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Marvel Week: Charles Soule Talks Breaking In, Thunderbolts, She-Hulk and More!

Who is Charles Soule? That’s a hard question to answer, because Charles is many things: musician, lawyer, husband, father, novelist, and (most recently) comic book writer.  I sat down with Charles to discuss his origins in comics, his hectic six-book-a-month schedule, and to find how he’s still able to find time to practice law and sleep.

Nerdist: Thanks for doing this.  I want to start by walking through how you got your foot in the proverbial door. We’ve known each other at least ten years, if not more. When we met you were lawyering it up and working on an anthology book. Remember?

CS: Yes. it was for the Bendis board.

N: Yes! Okay, so let’s start there. Talk about that and how it all —

CS: How did it all happen? Right, well, the first thing I should say is I have not stopping lawyering; In fact, I was doing that just before this interview. The comics did sort of come out of lawyering, because back in the day, before law school, I was a musician. I was in a ton of different bands, and was really thinking that’s where I’d spend the rest of my life working. And then I ended up getting into law school. I got into a very good school and I was swayed by parental arguments that it was idiotic not to do that and have it in my back pocket if I needed it. Then when I was graduating, I thought hard about the fact that I wasn’t going to be able to be in a band, or bands, the same way I used to be. Because you can’t just miss a court appearance for a gig at happy hour. So I thought, what can I do that’s a creative outlet but isn’t so time dependent? So I started writing novels, and I ended up writing two.

N: How old were you at this point?

CS: Probably mid-twenties.

N: First you wrote a novel called Land of Ten Thousand Things, which I read and loved when we first met. I knew then that you were the real deal. That book was awesome.

CS: Thanks, man. So, yeah, I wrote that, and then I wrote a book called The Oracle Year.  I think they’re both good books. The tricky part with that is you can write a great book, but then getting published is a very difficult proposition in fiction. I think it always has been, it was then, and I think it certainly is now.

N: But have you considered, especially recently, self-publishing and using the fanbase you’ve built in comics to sell the books?

CS: Yeah. it’s something I think about a lot now, because I do have a fan base, but part of me thinks these books- it’s not like they will expire- so I want to try and land a larger publisher. I also would like to do a new pass on each. The newest one, in terms of when it was last edited, is probably six years old. So I am really thinking about it, but it’s a matter of finding the time to give each novel a new polish. I think my writing has changed, my sensibilities have changed and I think my skill level has changed. I want to have the novels reflect that, but my time these days is pretty tight.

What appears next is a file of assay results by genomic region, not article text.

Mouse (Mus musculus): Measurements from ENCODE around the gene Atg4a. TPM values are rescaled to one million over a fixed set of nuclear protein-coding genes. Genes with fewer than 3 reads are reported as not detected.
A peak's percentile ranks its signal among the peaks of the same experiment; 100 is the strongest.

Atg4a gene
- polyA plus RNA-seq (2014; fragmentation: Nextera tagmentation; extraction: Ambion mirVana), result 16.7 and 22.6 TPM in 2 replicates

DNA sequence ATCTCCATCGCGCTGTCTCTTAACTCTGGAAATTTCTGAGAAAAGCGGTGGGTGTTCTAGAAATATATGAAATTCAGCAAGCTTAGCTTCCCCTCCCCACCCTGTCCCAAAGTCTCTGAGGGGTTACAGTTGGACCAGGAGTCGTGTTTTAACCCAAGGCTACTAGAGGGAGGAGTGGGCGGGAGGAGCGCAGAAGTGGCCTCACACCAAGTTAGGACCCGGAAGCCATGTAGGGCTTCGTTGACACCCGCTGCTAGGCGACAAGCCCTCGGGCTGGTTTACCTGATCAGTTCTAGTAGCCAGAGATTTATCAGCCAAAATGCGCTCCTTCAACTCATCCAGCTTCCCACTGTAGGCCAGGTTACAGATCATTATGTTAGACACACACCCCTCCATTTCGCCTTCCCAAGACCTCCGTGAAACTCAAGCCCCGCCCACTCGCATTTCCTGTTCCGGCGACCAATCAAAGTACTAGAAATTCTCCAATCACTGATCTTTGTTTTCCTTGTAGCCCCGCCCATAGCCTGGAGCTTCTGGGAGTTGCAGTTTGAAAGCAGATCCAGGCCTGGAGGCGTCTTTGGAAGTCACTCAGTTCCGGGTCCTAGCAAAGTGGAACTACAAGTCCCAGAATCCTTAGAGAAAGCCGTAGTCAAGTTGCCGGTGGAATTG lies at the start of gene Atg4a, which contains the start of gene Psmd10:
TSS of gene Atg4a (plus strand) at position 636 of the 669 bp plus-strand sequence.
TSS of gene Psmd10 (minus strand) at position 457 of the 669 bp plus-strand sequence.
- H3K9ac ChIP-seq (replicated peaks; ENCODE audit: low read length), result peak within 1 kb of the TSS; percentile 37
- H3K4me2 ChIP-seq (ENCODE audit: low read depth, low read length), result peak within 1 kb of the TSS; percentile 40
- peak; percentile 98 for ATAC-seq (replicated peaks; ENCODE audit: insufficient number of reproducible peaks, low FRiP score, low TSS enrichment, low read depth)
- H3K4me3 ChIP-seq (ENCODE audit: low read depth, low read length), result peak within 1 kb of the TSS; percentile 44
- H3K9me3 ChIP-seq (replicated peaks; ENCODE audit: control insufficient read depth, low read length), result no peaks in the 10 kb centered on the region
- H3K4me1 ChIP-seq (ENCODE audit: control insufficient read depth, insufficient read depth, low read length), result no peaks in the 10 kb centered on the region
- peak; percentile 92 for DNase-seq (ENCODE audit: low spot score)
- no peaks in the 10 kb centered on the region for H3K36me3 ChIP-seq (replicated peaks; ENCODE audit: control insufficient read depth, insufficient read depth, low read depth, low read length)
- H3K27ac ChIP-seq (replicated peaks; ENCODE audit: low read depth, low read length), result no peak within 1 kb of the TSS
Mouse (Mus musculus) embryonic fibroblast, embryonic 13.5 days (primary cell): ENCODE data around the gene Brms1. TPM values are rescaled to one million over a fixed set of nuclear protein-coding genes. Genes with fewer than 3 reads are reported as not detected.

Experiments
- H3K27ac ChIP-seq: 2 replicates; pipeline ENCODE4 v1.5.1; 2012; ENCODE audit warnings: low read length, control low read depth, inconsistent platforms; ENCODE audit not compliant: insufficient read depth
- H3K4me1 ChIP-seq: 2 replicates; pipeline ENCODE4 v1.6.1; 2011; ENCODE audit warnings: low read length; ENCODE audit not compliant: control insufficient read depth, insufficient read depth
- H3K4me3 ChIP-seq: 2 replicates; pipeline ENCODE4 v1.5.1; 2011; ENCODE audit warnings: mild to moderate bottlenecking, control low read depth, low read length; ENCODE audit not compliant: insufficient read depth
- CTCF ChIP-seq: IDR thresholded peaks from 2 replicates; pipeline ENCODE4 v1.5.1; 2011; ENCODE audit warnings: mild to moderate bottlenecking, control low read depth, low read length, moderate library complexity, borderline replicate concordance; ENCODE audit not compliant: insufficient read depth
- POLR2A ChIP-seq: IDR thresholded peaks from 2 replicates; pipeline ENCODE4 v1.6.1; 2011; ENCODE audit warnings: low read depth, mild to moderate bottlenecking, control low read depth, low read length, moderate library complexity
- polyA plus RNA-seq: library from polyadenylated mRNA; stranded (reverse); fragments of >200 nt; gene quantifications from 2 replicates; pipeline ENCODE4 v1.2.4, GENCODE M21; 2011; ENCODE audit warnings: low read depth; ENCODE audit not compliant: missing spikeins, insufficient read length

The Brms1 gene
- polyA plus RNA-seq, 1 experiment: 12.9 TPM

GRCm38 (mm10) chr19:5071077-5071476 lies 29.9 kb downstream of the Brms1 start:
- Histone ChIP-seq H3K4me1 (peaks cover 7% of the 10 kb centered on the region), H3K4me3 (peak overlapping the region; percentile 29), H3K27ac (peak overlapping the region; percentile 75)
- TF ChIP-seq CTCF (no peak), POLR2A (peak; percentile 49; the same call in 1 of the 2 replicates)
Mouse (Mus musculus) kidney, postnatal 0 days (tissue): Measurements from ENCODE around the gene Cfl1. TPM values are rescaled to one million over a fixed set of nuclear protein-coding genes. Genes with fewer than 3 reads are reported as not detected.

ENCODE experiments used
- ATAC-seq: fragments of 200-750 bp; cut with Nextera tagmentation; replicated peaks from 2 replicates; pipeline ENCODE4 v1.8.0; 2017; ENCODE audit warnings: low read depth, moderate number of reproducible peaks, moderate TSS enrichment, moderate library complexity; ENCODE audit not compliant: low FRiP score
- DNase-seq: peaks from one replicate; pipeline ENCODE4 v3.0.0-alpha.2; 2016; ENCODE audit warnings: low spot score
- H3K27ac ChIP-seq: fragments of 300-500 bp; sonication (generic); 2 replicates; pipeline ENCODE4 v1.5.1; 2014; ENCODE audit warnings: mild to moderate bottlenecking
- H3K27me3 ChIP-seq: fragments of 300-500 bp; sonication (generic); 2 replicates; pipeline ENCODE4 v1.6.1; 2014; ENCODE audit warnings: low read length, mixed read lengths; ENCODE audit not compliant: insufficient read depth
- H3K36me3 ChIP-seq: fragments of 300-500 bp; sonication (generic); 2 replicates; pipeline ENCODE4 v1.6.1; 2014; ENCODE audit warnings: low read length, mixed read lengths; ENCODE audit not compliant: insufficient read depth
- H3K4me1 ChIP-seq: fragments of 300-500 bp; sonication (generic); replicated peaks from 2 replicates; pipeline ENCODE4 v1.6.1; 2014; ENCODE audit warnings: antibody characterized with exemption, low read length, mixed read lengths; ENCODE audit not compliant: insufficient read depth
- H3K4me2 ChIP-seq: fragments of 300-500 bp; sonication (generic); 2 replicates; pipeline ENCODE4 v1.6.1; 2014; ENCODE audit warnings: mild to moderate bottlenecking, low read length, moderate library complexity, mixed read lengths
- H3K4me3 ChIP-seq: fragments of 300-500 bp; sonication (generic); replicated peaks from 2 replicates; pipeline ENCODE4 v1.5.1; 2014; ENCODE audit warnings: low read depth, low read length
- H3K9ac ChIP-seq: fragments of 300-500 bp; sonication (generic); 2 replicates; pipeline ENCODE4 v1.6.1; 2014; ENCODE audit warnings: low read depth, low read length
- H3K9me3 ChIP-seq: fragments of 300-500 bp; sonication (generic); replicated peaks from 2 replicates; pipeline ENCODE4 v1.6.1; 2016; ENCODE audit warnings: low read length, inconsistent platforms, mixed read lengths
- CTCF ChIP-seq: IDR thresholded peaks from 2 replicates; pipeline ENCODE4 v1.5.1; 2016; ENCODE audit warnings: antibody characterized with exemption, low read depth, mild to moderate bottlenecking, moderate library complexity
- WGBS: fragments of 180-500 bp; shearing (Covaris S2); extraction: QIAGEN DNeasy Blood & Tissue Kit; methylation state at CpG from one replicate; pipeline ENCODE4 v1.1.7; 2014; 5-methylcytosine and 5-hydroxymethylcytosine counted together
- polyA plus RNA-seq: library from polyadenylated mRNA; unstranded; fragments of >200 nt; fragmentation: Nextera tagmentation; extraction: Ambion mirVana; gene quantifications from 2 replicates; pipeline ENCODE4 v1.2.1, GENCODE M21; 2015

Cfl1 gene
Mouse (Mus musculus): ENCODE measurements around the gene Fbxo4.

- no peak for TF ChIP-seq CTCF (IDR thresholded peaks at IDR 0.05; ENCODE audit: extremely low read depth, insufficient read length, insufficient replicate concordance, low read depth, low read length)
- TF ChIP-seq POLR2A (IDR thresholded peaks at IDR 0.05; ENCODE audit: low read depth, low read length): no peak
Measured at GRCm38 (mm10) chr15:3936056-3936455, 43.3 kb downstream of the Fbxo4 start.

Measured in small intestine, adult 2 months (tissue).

N: Six books a month will do that, but before we get there, let’s keep going with your history. You wrote the two novels and couldn’t get them published?

CS: Yeah. It wasn’t some life-changing million dollar advance situation, so I started to think, “My God, I don’t want to keep spending two years writing a novel and then I can’t get it out to the public.” So I started to think about what else I could write, and I’ve always been a fan of comics. Plus, at the time, I had just gotten back into reading books like Bendis’ Ultimate Spider-Man, which kind of pulled me back in. So I was a big Bendis fan back then; he had and still has a very active message board. While there I met a community of people talking about comics. Someone had posted a thread suggesting we do a big anthology book that would have been short stories from all the creative people on the board. It evolved over time and we got some pretty big names involved and then it all fell apart at the last minute. BUT… a lot of the stories were already finished, and I just fell in love with the whole process of making comics, the skill of the artists and how quick it was compared to writing a novel. Plus, the reaction to my stuff was good, even back then, so I was encouraged to do more.  So I came up with a story that ended up being Strongman. In 2007, Slave Labor Graphics picks up Strongman for publication. Then they released it about a year and a half later. That was my first graphic novel — it’s this little action-adventure crime book with an old Mexican wrestler as the hero.

N: You and I met through the Bendis board; I was lettering a few of those short stories in the anthology, and we got friendly from working together on that. Then I remember reading both the novels at some point and really liking them. I don’t remember why, I’m sure you do, but for whatever reason I didn’t letter Strongman for you. Then when you wrote the sequel, I lettered that.  Although recently you had me reletter the entire book for digital release (The pages posted in this article are from the re-lettered version of Strongman).  Is that available yet?